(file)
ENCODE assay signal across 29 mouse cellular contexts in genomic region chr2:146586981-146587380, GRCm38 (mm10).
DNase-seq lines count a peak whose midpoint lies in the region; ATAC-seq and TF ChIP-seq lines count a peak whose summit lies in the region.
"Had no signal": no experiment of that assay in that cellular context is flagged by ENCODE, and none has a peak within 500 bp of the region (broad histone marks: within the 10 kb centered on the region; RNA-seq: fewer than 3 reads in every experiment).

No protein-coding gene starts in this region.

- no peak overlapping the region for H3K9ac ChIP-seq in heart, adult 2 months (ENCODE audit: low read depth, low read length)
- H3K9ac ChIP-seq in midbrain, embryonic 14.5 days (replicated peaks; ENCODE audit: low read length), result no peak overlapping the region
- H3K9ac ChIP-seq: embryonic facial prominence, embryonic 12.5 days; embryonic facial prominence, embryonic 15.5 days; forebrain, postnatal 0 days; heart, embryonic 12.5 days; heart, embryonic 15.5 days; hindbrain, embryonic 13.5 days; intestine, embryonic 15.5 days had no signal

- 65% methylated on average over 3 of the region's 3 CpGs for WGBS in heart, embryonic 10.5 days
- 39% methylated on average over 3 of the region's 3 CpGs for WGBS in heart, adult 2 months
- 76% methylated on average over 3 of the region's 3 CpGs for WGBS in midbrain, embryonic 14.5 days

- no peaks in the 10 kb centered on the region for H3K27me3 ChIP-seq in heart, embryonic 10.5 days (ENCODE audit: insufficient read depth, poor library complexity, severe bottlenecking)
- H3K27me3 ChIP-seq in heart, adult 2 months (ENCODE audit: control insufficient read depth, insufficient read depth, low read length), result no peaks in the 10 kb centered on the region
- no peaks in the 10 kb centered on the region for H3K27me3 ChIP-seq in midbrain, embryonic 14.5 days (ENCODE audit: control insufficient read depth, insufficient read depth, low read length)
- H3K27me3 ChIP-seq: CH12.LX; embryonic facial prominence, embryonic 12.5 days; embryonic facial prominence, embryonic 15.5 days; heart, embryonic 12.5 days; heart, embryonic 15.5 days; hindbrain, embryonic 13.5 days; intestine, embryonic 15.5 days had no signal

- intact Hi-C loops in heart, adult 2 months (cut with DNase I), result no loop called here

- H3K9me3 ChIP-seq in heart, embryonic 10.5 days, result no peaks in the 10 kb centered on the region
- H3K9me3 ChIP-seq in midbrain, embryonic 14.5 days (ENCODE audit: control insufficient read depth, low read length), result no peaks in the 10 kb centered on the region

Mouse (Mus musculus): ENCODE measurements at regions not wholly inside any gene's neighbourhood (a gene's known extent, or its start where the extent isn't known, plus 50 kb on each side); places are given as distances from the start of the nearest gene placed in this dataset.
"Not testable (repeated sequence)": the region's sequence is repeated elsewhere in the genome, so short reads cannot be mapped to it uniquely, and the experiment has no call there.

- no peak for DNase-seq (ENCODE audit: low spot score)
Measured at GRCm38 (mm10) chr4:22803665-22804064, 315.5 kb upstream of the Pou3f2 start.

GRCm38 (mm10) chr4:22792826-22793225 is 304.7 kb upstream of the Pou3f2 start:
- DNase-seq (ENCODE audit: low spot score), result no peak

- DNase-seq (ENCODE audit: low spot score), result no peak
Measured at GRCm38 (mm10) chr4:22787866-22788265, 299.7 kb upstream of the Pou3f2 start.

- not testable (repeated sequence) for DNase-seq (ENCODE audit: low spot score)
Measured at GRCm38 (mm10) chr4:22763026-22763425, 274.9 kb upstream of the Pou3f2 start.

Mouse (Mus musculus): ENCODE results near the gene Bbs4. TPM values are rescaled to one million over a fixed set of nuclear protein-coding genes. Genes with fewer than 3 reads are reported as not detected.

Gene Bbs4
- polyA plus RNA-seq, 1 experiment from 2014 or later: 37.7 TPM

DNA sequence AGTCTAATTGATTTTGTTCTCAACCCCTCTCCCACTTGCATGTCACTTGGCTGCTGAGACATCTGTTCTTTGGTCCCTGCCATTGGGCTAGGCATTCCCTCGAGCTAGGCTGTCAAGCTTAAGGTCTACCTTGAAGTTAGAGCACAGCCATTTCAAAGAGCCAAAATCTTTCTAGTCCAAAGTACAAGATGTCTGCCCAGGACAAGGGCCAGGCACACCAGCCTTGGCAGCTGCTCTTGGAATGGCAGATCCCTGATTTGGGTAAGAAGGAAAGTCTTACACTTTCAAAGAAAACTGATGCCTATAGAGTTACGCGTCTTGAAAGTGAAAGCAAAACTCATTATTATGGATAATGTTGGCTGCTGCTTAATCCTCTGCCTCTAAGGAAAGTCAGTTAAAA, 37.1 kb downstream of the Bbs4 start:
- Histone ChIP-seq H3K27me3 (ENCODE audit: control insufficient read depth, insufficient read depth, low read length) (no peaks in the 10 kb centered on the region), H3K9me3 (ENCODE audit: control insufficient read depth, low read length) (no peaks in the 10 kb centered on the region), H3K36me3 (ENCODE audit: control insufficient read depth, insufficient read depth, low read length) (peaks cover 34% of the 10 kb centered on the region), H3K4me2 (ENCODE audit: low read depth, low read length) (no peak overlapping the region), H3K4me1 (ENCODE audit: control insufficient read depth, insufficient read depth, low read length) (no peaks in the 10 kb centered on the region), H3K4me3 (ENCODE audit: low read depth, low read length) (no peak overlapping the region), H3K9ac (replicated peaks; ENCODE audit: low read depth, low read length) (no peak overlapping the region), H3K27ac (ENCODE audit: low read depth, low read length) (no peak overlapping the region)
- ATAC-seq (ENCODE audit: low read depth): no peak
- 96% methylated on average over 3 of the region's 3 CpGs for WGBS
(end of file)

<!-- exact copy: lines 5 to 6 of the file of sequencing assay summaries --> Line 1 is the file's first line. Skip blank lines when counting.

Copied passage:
- no peak overlapping the region for H3K9ac ChIP-seq in heart, adult 2 months (ENCODE audit: low read depth, low read length)
- H3K9ac ChIP-seq in midbrain, embryonic 14.5 days (replicated peaks; ENCODE audit: low read length), result no peak overlapping the region